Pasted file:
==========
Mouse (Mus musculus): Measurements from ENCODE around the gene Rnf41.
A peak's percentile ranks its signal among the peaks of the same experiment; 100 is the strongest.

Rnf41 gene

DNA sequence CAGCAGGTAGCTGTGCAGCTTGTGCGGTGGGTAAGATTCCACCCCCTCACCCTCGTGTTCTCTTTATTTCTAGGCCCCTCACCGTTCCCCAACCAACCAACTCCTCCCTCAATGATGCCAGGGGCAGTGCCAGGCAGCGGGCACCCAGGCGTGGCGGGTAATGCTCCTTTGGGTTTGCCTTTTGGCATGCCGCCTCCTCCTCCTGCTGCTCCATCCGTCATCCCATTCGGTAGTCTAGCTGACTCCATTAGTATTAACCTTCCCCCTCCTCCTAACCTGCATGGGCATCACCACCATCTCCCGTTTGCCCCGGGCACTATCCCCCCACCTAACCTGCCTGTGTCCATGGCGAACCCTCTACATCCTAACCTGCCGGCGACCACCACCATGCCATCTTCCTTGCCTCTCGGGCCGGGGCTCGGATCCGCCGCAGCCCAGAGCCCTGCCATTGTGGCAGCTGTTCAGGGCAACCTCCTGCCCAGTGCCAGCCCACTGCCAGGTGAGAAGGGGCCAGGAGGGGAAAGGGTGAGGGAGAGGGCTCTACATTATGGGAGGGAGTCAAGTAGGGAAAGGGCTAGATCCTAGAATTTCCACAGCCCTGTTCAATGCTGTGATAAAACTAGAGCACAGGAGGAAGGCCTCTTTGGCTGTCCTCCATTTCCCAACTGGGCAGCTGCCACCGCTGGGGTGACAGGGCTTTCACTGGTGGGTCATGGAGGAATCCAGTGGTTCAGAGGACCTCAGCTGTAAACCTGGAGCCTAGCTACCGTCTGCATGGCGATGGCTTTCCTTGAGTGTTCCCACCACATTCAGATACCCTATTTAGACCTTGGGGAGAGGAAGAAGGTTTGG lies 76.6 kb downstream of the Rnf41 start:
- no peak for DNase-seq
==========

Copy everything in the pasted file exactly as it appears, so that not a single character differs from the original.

Mouse (Mus musculus): Measurements from ENCODE around the gene Rnf41.
A peak's percentile ranks its signal among the peaks of the same experiment; 100 is the strongest.

Rnf41 gene

DNA sequence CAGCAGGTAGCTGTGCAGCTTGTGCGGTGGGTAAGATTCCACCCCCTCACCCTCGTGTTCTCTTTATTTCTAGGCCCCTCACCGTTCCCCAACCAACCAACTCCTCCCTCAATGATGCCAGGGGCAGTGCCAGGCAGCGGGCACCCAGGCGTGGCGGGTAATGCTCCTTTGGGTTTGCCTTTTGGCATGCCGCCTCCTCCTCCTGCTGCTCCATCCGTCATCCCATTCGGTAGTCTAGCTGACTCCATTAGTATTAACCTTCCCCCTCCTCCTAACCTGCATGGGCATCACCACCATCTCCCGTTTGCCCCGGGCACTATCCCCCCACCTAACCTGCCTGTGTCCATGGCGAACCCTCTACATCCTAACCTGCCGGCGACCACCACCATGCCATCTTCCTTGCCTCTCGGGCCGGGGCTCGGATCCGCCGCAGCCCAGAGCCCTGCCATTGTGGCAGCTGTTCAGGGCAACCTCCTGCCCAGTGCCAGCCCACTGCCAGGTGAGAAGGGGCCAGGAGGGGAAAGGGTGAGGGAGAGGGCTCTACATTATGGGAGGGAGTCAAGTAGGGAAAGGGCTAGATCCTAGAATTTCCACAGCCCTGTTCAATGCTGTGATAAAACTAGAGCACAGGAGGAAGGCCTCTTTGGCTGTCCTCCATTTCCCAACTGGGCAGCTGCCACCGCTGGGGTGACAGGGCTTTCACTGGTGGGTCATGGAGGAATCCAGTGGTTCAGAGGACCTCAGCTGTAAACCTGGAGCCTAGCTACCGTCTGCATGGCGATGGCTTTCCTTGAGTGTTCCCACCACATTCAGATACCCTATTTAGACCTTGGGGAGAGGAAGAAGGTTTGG lies 76.6 kb downstream of the Rnf41 start:
- no peak for DNase-seq